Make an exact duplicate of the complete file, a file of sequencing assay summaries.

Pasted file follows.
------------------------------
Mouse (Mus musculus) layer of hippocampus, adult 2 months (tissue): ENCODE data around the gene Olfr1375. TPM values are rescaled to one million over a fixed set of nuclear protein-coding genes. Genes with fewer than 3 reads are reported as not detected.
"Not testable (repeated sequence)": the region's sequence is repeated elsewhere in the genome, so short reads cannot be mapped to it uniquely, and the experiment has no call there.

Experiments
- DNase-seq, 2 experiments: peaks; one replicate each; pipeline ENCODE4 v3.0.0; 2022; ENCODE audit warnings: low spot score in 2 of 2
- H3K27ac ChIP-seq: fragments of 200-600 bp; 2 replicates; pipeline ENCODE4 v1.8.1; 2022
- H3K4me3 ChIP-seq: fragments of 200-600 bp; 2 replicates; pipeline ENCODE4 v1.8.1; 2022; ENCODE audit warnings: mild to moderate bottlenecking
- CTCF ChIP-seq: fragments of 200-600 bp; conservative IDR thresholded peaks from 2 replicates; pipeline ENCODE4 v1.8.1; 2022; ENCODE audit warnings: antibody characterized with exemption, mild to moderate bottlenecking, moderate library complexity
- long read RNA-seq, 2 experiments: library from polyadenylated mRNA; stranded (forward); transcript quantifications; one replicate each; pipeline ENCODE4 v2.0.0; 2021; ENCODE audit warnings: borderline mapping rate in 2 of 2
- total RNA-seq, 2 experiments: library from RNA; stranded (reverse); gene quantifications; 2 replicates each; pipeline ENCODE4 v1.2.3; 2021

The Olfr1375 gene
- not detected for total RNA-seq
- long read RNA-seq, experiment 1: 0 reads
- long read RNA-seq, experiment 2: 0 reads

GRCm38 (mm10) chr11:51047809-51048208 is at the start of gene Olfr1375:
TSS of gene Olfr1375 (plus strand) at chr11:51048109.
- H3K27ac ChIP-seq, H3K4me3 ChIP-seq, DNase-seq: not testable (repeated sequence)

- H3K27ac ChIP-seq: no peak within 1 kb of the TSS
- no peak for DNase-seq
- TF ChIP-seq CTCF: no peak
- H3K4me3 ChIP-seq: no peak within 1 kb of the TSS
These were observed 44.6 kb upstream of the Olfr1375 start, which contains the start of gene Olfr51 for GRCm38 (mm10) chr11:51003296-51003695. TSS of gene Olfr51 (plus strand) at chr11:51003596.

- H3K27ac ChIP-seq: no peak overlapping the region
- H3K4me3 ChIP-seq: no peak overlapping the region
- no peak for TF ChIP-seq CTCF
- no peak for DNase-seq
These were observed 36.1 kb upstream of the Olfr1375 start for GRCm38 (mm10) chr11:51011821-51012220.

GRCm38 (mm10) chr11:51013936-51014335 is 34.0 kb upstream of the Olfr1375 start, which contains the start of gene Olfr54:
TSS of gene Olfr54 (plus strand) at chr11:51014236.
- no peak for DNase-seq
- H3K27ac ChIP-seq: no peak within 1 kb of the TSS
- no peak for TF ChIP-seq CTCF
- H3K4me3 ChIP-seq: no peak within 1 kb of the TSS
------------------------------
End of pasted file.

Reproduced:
Mouse (Mus musculus) layer of hippocampus, adult 2 months (tissue): ENCODE data around the gene Olfr1375. TPM values are rescaled to one million over a fixed set of nuclear protein-coding genes. Genes with fewer than 3 reads are reported as not detected.
"Not testable (repeated sequence)": the region's sequence is repeated elsewhere in the genome, so short reads cannot be mapped to it uniquely, and the experiment has no call there.

Experiments
- DNase-seq, 2 experiments: peaks; one replicate each; pipeline ENCODE4 v3.0.0; 2022; ENCODE audit warnings: low spot score in 2 of 2
- H3K27ac ChIP-seq: fragments of 200-600 bp; 2 replicates; pipeline ENCODE4 v1.8.1; 2022
- H3K4me3 ChIP-seq: fragments of 200-600 bp; 2 replicates; pipeline ENCODE4 v1.8.1; 2022; ENCODE audit warnings: mild to moderate bottlenecking
- CTCF ChIP-seq: fragments of 200-600 bp; conservative IDR thresholded peaks from 2 replicates; pipeline ENCODE4 v1.8.1; 2022; ENCODE audit warnings: antibody characterized with exemption, mild to moderate bottlenecking, moderate library complexity
- long read RNA-seq, 2 experiments: library from polyadenylated mRNA; stranded (forward); transcript quantifications; one replicate each; pipeline ENCODE4 v2.0.0; 2021; ENCODE audit warnings: borderline mapping rate in 2 of 2
- total RNA-seq, 2 experiments: library from RNA; stranded (reverse); gene quantifications; 2 replicates each; pipeline ENCODE4 v1.2.3; 2021

The Olfr1375 gene
- not detected for total RNA-seq
- long read RNA-seq, experiment 1: 0 reads
- long read RNA-seq, experiment 2: 0 reads

GRCm38 (mm10) chr11:51047809-51048208 is at the start of gene Olfr1375:
TSS of gene Olfr1375 (plus strand) at chr11:51048109.
- H3K27ac ChIP-seq, H3K4me3 ChIP-seq, DNase-seq: not testable (repeated sequence)

- H3K27ac ChIP-seq: no peak within 1 kb of the TSS
- no peak for DNase-seq
- TF ChIP-seq CTCF: no peak
- H3K4me3 ChIP-seq: no peak within 1 kb of the TSS
These were observed 44.6 kb upstream of the Olfr1375 start, which contains the start of gene Olfr51 for GRCm38 (mm10) chr11:51003296-51003695. TSS of gene Olfr51 (plus strand) at chr11:51003596.

- H3K27ac ChIP-seq: no peak overlapping the region
- H3K4me3 ChIP-seq: no peak overlapping the region
- no peak for TF ChIP-seq CTCF
- no peak for DNase-seq
These were observed 36.1 kb upstream of the Olfr1375 start for GRCm38 (mm10) chr11:51011821-51012220.

GRCm38 (mm10) chr11:51013936-51014335 is 34.0 kb upstream of the Olfr1375 start, which contains the start of gene Olfr54:
TSS of gene Olfr54 (plus strand) at chr11:51014236.
- no peak for DNase-seq
- H3K27ac ChIP-seq: no peak within 1 kb of the TSS
- no peak for TF ChIP-seq CTCF
- H3K4me3 ChIP-seq: no peak within 1 kb of the TSS